How to Become a Court Reporter in New Hampshire

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Court reporters are a critical part of the legal system.

They document each word spoken in court proceedings, so there’s an accurate record.

Court reporters must have great attention to detail, impeccable grammar, and fast typing speed.

Court reporters are in demand, making it a great choice if you want long term job security.

How to Become a Court Reporter in New Hampshire

To become a court reporter in New Hampshire, you’ll need training as a court reporter.

You’ll also need to pass a national certification exam, and meet all the requirements for licensing in the state.

Meet the Requirements for Licensing in New Hampshire

To become a court reporter in New Hampshire, you’ll need to meet some basic requirements.

You must be at least 18 years old, and have the legal right to work in the U.S.

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You must have a high school diploma or GED, and have good moral character.

If you have any convictions or have been disciplined by a licensing board in another state, this may prevent you from becoming a court reporter.

If you have any concerns about your record, contact the New Hampshire board before you begin the court reporter process.

Complete a Training Program

If you haven’t had any formal training in court reporting, this is the next step.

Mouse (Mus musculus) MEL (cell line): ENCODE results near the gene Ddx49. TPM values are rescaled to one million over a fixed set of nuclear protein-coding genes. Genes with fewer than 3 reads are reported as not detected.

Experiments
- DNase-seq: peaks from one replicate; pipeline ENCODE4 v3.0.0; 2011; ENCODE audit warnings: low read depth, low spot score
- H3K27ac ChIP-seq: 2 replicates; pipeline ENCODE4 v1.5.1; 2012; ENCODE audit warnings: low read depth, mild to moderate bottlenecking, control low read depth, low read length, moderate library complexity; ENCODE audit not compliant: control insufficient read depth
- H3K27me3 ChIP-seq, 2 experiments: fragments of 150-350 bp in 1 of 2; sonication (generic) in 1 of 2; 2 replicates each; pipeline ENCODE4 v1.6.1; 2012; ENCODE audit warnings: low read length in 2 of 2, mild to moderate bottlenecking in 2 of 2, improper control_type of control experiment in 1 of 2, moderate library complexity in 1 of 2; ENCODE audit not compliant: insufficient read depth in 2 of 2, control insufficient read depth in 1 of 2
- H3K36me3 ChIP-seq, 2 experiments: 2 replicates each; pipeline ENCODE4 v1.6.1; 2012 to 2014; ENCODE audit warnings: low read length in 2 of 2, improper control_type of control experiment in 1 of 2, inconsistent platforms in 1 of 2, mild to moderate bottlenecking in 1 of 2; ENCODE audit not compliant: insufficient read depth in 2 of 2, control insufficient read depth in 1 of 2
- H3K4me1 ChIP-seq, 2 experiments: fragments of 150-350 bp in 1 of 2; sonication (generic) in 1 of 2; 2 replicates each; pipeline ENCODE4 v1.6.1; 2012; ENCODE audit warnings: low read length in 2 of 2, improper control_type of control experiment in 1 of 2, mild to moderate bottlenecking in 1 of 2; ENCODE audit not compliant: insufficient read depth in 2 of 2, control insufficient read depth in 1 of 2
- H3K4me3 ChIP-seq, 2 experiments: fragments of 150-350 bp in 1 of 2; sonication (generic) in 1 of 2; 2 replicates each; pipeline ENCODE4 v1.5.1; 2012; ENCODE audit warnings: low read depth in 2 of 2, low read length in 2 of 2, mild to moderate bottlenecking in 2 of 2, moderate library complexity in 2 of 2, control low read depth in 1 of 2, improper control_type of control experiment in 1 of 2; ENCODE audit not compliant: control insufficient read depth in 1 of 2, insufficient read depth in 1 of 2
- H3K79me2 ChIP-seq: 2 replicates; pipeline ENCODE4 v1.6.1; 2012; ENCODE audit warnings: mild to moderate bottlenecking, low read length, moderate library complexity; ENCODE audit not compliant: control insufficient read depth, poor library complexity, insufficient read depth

New Hampshire doesn’t require a degree in court reporting, but you will need the knowledge and skills gained in a training program to be certified.

Most court reporting programs take 2 years to complete.

Some programs may be shorter, depending on the content of the course.

Get a National Certification

To get your court reporter license in New Hampshire, you’ll need a national certification.

You can choose the National Court Reporters Association (NCRA) certification as a Registered Professional Reporter (RPR), or the National Verbatim Reporters Association certification (NVRA) as a Certified Voice Reporter (CVR).

Written Knowledge Test

To get a RPR or CVR certification, you’ll need to pass a written exam.

The exam is multiple-choice, and has 100 graded questions.

You’ll need a score of 70% or better to pass.

The NCRA test covers technology, reporting practices, and professional practices.

The NVRA test focuses on verbatim record reporting, transcript production including vocabulary and punctuation, professional responsibilities, and ethics.

Fees for the NCRA test are $173-242, depending on your membership.

The NVRA written test costs $160.

Skills Test

Both certifications also require a skills test, which has three components.

The Literary portion requires a speed of 180 wpm.

The Jury Charge portion requires a speed of 200 wpm, and the Question and Answer Testimony portion requires you to reach 225 wpm.

Each portion is 5 minutes long.

You’ll have 75 minutes to transcribe each section.

You must have an accuracy rate of 95% or better on each section to pass.

The online skills test from the NCRA costs $86-$137, depending on membership level.

The NVRA skills test costs $185. NVRA offers an optional test readiness class for $125.

Get Surety Bonded

This part of the process is fairly simple.

You’ll need a $1,000 surety bond before becoming a court reporter in New Hampshire.

Most insurance companies offer surety bonds.

Apply for Licensing in New Hampshire

Once you have a national certification, you can apply for your New Hampshire Court Reporter License.